We’ve shared before that the Canon 5D Mark II was used for scenes in Captain America and Iron Man 2, but if you think that’s crazy, get this: the upcoming movie ‘The Avengers‘, which features an entire team of Marvel superheros, contains scenes shot with the iPhone 4. The movie’s cinematographer Seamus McGarvey tells IFTN,
The beauty of photography or cinema is that you make every choice based on the content at hand. On The Avengers, I did a couple of shots on the iPhone and they are in the movie. In fact, they are in the trailer! I understand that sometimes there is no choice and you have to go for the cheapest option, but if you are limited for choice, you can still make poignant decisions that will effect the look of the film.
Assuming he was using an iPhone 4 rather than the recently announced iPhone 4S, the scenes were captured at just 720p and 30fps.
Photographer Zack Arias has an interesting piece on why he doesn’t think photographers should feel threatened by others who offer their services for absurdly low prices:
Think of the brides out there who don’t have a budget but want some photos of their weddings. Maybe there are young couples getting married who don’t have the parents to pay for a big event or they don’t want to start their young family in debt but they would like someone to come take some pictures. Are you saying that if they can’t afford a $3,000+ photographer then they don’t deserve photos? Are you saying that if they can’t afford a Mercedes then they shouldn’t be allowed to drive? Shame on you. Not everyone can afford pro level prices. That doesn’t mean they can’t have some level of photographic services available to them.
[…] I’ve laid this all out to make the point that cheap photography has its place. It has its place for clients who can’t afford much and it has its place for photographers trying to build something from nothing. It’s part of becoming a full time working photographer in an age when so many want to become a photographer.
Cheap Photographers Only Kill Themselves, Not The Industry [Zack Arias]
Casetagram is a service that makes custom iPhone cases using Instagram photographs. The case comes in four different templates, and cost $35 each with free shipping worldwide.
Artist Brian Hart creates amazingly detailed light painting photographs, sometimes spending nearly 20 minutes exposing a single one. The above photo, titled “apartment light drawing”, took 17 minutes to draw.
Eddie had a hard time finding a camera strap he liked, so he decided to make his own in the style of some rifle slings he found online. The slings were weaved together using 550 Paracord (parachute cord), which has a breaking weight of 550 pounds. He found some for sale for $7 at his local army-navy store, and weaved together his own rugged DIY camera strap.
After being spurned back in early 2008, Microsoft is supposedly on the hunt to acquire Yahoo once again. The Wall Street Journal is reporting that Microsoft is working on putting a bid together with Silver Lake Partners, the company that Microsoft recently purchased Skype from. If the buyout succeeds this time, Microsoft will also become the owner of Flickr, which Yahoo purchased six years ago.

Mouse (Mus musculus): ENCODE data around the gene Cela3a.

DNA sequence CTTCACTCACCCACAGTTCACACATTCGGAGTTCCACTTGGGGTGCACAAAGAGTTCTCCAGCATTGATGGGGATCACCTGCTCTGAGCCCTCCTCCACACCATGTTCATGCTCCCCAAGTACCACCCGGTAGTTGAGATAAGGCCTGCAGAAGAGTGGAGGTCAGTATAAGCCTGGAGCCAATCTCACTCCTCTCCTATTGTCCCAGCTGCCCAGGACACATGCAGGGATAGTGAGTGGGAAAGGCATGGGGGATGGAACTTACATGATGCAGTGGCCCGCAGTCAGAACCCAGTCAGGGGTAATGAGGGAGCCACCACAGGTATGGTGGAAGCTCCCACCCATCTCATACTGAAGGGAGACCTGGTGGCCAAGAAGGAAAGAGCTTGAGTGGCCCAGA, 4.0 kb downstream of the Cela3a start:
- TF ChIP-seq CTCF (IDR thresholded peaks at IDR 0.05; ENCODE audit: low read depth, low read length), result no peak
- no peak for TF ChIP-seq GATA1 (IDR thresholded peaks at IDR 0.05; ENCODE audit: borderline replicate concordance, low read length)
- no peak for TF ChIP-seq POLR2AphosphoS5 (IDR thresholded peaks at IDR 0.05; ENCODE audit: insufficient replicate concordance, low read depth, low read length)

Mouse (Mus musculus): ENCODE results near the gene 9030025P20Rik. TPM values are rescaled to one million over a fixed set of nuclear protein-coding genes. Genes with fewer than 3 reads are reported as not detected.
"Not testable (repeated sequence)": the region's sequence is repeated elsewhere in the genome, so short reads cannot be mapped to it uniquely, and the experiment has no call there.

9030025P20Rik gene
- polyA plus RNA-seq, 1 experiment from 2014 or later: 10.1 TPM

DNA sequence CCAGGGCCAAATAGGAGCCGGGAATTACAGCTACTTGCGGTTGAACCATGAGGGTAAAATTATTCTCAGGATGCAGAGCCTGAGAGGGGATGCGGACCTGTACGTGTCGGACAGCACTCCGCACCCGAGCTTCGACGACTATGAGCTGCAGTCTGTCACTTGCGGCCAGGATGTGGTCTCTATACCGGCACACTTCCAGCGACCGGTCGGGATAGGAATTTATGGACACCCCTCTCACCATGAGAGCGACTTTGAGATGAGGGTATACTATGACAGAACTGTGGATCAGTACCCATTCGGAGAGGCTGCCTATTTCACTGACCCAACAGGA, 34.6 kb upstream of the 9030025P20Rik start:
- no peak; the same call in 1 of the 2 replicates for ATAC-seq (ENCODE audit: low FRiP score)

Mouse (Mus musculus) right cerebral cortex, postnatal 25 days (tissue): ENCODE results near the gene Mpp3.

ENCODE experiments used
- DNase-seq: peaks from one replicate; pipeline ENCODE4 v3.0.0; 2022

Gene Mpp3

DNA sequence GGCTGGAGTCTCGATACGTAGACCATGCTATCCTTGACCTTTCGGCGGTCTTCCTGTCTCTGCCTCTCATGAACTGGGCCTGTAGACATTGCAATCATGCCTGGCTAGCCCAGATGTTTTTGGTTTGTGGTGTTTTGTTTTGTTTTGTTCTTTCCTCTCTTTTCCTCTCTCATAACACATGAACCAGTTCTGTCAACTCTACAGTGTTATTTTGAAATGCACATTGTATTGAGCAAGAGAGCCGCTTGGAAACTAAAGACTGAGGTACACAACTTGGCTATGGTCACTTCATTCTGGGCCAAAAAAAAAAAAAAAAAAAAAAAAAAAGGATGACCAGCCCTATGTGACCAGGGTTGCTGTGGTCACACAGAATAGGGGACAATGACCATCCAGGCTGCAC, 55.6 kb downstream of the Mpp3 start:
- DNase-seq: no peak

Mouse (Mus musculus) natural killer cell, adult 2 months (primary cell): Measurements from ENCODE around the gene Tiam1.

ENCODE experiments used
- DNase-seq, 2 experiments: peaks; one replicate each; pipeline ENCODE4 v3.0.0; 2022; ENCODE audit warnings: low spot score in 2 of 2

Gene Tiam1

In other news, Google recently revealed that 3.4 billion photos have been uploaded to Google+ in the past 100 days. Seems like the service is becoming a popular option for photo sharing.
(via WSJ via Mashable)
Canon’s new 1D X DSLR shoots at a whopping 14 frames per second, but did you know that it’s not the first Canon SLR capable of that frame rate? Nearly 30 years ago, back in 1984, Canon unveiled the “F-1 High Speed Motor Drive Camera”: a camera powered by huge battery packs that could chew through a roll of film in 2.57 seconds.
(via Canon Camera Museum via PopPhoto)
Here’s a cross section view of the consumer light field camera unveiled by Lytro yesterday. Many people have been wondering about the camera’s output resolution. The official specs are enigmatic in this regard, as the resolution isn’t listed in megapixels (it boasts “11 Megarays”). If the diagram is to scale, however, we can learn a little about the sensor’s size. The camera is listed as being 41mm tall, so the sensor appears to be between 7.5×7.5mm and 10.5×10.5mm — roughly the size of a Fujifilm X10 sensor.
Update: Photographer Jim Goldstein did his own calculations can guesses that the photos are equivalent to 1-2 megapixels.
When the X100 was announced a year ago, some people accused Fujifilm of ripping off the look of Leica’s rangefinder cameras. The retro look worked though, and retailers have had a hard time keeping the camera in stock. Now Fujifilm is making another Leica-esque move by releasing a limited edition version of the X100.
Only 200 units will be sold in Hong Kong, and it looks like the only difference is that the black covering has been replaced with light brown leather. Maybe the next special edition will be wrapped in ostrich skin…
(via Facebook via Photo Rumors)
Our camera stickers are fun, but for something more personal you can make your own 35mm film stickers. All you need is a sticker making machine that usually costs between $10-$20 online or in your local craft store. You can use any film you’d like, though slide film is recommended because it’ll give you positive image stickers. With film manufacturers struggling, any reason to buy more film is a good reason!
DIY: Make Easy & Fun 35mm Film Stickers! [Photojojo]